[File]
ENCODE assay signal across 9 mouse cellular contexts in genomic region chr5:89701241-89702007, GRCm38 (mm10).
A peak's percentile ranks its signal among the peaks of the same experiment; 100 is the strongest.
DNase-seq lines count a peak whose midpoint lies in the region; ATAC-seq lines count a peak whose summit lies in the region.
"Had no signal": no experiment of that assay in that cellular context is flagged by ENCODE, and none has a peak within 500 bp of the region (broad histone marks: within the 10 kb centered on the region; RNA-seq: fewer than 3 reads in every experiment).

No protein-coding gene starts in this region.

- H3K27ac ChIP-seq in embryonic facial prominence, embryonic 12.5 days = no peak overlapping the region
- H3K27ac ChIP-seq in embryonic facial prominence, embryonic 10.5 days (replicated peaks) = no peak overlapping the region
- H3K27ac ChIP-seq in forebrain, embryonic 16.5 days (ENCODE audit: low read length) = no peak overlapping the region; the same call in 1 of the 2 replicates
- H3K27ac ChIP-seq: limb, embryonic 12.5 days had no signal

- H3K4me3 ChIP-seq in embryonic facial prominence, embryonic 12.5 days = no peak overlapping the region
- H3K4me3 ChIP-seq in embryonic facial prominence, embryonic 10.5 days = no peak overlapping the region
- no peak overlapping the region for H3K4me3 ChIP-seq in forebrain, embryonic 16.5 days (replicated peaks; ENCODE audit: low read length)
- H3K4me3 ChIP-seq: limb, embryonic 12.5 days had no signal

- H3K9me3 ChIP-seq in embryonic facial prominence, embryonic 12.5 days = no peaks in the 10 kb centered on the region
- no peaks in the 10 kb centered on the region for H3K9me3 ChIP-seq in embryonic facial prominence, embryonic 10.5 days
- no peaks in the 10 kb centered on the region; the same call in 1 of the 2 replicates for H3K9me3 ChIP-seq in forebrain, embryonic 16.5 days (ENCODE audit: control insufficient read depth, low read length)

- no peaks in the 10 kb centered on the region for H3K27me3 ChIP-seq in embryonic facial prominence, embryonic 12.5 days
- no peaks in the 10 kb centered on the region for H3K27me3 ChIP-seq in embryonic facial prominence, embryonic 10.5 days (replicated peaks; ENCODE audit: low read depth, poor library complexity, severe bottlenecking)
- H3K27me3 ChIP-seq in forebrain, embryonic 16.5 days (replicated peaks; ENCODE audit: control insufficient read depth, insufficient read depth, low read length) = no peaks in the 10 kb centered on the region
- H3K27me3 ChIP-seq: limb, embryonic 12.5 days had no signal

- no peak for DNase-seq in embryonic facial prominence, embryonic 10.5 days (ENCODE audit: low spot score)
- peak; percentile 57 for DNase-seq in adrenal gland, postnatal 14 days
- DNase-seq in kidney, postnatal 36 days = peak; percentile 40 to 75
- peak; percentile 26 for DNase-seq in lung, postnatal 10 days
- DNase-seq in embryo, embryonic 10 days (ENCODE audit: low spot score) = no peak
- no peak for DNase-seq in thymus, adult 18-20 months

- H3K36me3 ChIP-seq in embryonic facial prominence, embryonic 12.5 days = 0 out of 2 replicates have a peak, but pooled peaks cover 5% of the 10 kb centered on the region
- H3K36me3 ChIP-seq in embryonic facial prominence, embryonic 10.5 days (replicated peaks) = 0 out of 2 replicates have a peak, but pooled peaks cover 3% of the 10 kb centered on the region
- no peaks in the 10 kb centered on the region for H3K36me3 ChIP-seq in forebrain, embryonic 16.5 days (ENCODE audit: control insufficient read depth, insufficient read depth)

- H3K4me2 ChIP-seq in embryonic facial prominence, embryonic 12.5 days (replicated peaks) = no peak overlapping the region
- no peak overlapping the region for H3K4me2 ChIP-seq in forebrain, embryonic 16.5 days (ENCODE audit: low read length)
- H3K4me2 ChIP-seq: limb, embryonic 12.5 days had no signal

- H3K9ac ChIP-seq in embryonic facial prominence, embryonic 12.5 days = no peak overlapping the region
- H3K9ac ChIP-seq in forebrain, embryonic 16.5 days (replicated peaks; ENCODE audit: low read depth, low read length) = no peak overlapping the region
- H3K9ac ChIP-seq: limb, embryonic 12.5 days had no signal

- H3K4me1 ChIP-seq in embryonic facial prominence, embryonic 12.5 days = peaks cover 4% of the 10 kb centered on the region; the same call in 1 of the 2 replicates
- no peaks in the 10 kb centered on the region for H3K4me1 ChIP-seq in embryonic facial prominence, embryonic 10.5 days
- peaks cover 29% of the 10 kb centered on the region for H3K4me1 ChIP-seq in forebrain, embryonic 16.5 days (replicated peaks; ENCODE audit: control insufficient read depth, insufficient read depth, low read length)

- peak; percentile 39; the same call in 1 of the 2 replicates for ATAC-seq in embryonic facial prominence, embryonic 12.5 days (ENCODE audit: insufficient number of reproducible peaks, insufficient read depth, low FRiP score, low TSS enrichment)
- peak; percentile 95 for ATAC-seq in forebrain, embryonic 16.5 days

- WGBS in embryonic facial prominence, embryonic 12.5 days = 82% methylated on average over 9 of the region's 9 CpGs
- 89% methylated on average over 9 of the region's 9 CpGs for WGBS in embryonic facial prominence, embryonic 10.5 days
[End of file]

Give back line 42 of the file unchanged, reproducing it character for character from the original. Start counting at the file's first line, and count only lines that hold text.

- 89% methylated on average over 9 of the region's 9 CpGs for WGBS in embryonic facial prominence, embryonic 10.5 days